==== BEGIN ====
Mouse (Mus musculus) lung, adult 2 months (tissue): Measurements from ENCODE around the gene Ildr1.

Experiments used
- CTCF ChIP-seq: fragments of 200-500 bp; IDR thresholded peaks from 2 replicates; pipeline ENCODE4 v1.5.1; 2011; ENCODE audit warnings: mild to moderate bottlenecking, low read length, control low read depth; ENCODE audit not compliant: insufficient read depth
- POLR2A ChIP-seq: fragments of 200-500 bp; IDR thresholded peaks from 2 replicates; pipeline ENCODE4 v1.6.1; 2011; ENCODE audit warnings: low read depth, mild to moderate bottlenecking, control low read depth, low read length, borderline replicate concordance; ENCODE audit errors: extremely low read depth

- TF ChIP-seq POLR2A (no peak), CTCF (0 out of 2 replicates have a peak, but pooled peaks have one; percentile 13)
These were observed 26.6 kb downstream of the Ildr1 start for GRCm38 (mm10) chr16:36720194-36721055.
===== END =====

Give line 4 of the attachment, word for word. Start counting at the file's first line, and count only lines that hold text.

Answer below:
- POLR2A ChIP-seq: fragments of 200-500 bp; IDR thresholded peaks from 2 replicates; pipeline ENCODE4 v1.6.1; 2011; ENCODE audit warnings: low read depth, mild to moderate bottlenecking, control low read depth, low read length, borderline replicate concordance; ENCODE audit errors: extremely low read depth